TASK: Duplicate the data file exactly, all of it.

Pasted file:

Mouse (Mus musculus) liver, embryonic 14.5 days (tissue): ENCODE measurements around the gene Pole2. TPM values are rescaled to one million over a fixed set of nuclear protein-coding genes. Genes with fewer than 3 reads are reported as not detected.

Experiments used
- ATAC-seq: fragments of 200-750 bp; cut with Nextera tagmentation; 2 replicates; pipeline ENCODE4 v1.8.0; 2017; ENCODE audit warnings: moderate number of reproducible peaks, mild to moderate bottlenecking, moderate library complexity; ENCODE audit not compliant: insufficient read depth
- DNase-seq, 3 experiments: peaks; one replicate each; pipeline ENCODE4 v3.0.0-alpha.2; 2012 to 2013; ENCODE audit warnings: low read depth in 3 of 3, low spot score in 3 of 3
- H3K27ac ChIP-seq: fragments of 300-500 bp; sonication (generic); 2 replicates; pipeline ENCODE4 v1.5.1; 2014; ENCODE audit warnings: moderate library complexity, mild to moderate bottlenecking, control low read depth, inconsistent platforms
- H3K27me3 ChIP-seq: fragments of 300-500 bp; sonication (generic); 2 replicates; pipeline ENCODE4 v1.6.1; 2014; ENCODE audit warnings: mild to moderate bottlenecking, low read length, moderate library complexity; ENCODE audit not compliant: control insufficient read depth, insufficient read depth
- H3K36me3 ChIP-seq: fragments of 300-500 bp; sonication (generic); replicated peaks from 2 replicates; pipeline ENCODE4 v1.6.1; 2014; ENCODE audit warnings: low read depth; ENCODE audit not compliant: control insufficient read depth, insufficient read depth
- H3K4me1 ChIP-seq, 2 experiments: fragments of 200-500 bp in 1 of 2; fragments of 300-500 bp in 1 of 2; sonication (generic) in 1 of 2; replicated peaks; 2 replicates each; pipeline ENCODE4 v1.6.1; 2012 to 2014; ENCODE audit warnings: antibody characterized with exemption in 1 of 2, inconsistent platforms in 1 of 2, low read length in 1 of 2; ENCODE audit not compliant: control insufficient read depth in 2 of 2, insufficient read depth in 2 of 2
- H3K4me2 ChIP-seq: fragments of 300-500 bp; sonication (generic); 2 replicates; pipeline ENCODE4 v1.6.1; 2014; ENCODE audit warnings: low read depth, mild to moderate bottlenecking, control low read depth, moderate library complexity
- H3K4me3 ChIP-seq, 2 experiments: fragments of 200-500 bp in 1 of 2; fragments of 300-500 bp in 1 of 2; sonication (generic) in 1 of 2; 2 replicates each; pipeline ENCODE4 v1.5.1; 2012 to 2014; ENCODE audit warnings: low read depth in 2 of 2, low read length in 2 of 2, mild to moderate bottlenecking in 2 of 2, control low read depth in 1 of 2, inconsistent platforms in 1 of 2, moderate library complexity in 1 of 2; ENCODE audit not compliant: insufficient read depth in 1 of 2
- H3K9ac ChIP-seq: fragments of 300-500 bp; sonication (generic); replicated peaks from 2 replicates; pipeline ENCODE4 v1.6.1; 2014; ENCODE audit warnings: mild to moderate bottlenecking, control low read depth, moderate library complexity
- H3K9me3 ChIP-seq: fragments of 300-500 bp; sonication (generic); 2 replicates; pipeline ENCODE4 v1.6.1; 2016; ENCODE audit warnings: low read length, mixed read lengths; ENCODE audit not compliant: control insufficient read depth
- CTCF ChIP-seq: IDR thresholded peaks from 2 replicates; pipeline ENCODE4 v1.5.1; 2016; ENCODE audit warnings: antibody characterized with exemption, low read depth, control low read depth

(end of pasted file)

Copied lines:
Mouse (Mus musculus) liver, embryonic 14.5 days (tissue): ENCODE measurements around the gene Pole2. TPM values are rescaled to one million over a fixed set of nuclear protein-coding genes. Genes with fewer than 3 reads are reported as not detected.

Experiments used
- ATAC-seq: fragments of 200-750 bp; cut with Nextera tagmentation; 2 replicates; pipeline ENCODE4 v1.8.0; 2017; ENCODE audit warnings: moderate number of reproducible peaks, mild to moderate bottlenecking, moderate library complexity; ENCODE audit not compliant: insufficient read depth
- DNase-seq, 3 experiments: peaks; one replicate each; pipeline ENCODE4 v3.0.0-alpha.2; 2012 to 2013; ENCODE audit warnings: low read depth in 3 of 3, low spot score in 3 of 3
- H3K27ac ChIP-seq: fragments of 300-500 bp; sonication (generic); 2 replicates; pipeline ENCODE4 v1.5.1; 2014; ENCODE audit warnings: moderate library complexity, mild to moderate bottlenecking, control low read depth, inconsistent platforms
- H3K27me3 ChIP-seq: fragments of 300-500 bp; sonication (generic); 2 replicates; pipeline ENCODE4 v1.6.1; 2014; ENCODE audit warnings: mild to moderate bottlenecking, low read length, moderate library complexity; ENCODE audit not compliant: control insufficient read depth, insufficient read depth
- H3K36me3 ChIP-seq: fragments of 300-500 bp; sonication (generic); replicated peaks from 2 replicates; pipeline ENCODE4 v1.6.1; 2014; ENCODE audit warnings: low read depth; ENCODE audit not compliant: control insufficient read depth, insufficient read depth
- H3K4me1 ChIP-seq, 2 experiments: fragments of 200-500 bp in 1 of 2; fragments of 300-500 bp in 1 of 2; sonication (generic) in 1 of 2; replicated peaks; 2 replicates each; pipeline ENCODE4 v1.6.1; 2012 to 2014; ENCODE audit warnings: antibody characterized with exemption in 1 of 2, inconsistent platforms in 1 of 2, low read length in 1 of 2; ENCODE audit not compliant: control insufficient read depth in 2 of 2, insufficient read depth in 2 of 2
- H3K4me2 ChIP-seq: fragments of 300-500 bp; sonication (generic); 2 replicates; pipeline ENCODE4 v1.6.1; 2014; ENCODE audit warnings: low read depth, mild to moderate bottlenecking, control low read depth, moderate library complexity
- H3K4me3 ChIP-seq, 2 experiments: fragments of 200-500 bp in 1 of 2; fragments of 300-500 bp in 1 of 2; sonication (generic) in 1 of 2; 2 replicates each; pipeline ENCODE4 v1.5.1; 2012 to 2014; ENCODE audit warnings: low read depth in 2 of 2, low read length in 2 of 2, mild to moderate bottlenecking in 2 of 2, control low read depth in 1 of 2, inconsistent platforms in 1 of 2, moderate library complexity in 1 of 2; ENCODE audit not compliant: insufficient read depth in 1 of 2
- H3K9ac ChIP-seq: fragments of 300-500 bp; sonication (generic); replicated peaks from 2 replicates; pipeline ENCODE4 v1.6.1; 2014; ENCODE audit warnings: mild to moderate bottlenecking, control low read depth, moderate library complexity
- H3K9me3 ChIP-seq: fragments of 300-500 bp; sonication (generic); 2 replicates; pipeline ENCODE4 v1.6.1; 2016; ENCODE audit warnings: low read length, mixed read lengths; ENCODE audit not compliant: control insufficient read depth
- CTCF ChIP-seq: IDR thresholded peaks from 2 replicates; pipeline ENCODE4 v1.5.1; 2016; ENCODE audit warnings: antibody characterized with exemption, low read depth, control low read depth